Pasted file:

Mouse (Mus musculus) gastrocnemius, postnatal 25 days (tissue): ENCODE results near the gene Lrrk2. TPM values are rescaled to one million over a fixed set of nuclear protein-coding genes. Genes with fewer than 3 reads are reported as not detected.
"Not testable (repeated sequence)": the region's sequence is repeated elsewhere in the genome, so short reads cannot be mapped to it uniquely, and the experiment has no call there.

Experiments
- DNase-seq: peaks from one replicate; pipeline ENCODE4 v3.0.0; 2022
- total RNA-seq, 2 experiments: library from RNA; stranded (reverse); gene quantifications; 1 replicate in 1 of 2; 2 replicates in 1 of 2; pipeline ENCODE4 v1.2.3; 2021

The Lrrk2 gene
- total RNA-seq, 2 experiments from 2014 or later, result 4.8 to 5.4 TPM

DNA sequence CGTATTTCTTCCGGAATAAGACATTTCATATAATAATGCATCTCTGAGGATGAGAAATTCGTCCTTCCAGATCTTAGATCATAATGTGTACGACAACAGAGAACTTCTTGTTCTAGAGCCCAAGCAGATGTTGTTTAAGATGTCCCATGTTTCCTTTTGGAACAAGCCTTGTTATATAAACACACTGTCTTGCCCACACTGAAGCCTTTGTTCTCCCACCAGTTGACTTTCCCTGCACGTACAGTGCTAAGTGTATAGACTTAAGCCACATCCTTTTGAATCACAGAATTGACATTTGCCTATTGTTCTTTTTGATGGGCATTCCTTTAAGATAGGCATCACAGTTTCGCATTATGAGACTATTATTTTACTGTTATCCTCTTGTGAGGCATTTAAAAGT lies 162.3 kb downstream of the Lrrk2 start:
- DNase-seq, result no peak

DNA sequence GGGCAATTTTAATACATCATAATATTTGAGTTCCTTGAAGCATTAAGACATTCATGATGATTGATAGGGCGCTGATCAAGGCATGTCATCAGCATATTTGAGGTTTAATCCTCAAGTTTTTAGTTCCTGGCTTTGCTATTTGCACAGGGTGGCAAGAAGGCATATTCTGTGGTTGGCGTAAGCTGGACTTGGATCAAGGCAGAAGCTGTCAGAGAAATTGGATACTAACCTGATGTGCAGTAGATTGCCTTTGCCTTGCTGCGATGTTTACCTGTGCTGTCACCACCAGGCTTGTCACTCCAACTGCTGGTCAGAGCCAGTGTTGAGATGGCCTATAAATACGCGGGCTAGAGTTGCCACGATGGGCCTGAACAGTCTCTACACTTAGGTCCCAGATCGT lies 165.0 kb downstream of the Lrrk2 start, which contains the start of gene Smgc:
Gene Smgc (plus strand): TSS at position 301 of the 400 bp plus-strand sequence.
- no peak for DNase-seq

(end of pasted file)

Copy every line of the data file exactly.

Mouse (Mus musculus) gastrocnemius, postnatal 25 days (tissue): ENCODE results near the gene Lrrk2. TPM values are rescaled to one million over a fixed set of nuclear protein-coding genes. Genes with fewer than 3 reads are reported as not detected.
"Not testable (repeated sequence)": the region's sequence is repeated elsewhere in the genome, so short reads cannot be mapped to it uniquely, and the experiment has no call there.

Experiments
- DNase-seq: peaks from one replicate; pipeline ENCODE4 v3.0.0; 2022
- total RNA-seq, 2 experiments: library from RNA; stranded (reverse); gene quantifications; 1 replicate in 1 of 2; 2 replicates in 1 of 2; pipeline ENCODE4 v1.2.3; 2021

The Lrrk2 gene
- total RNA-seq, 2 experiments from 2014 or later, result 4.8 to 5.4 TPM

DNA sequence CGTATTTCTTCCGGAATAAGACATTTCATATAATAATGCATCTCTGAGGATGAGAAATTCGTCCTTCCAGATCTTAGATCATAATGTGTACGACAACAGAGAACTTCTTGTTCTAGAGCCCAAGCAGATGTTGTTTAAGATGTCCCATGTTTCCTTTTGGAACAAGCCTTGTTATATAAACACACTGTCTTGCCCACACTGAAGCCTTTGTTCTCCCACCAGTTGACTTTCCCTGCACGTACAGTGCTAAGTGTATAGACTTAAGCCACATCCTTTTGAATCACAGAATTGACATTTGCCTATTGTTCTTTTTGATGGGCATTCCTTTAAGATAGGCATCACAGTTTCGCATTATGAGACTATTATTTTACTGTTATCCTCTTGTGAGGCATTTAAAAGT lies 162.3 kb downstream of the Lrrk2 start:
- DNase-seq, result no peak

DNA sequence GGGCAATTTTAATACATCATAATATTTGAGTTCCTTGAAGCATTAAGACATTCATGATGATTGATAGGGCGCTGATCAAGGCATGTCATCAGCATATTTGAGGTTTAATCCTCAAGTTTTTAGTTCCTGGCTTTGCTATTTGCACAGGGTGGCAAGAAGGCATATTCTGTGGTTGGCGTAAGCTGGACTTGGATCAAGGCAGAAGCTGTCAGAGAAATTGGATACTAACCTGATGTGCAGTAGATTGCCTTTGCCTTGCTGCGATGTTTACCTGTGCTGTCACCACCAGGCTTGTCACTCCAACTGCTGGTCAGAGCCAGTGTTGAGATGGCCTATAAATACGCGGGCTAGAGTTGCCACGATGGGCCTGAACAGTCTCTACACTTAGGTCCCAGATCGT lies 165.0 kb downstream of the Lrrk2 start, which contains the start of gene Smgc:
Gene Smgc (plus strand): TSS at position 301 of the 400 bp plus-strand sequence.
- no peak for DNase-seq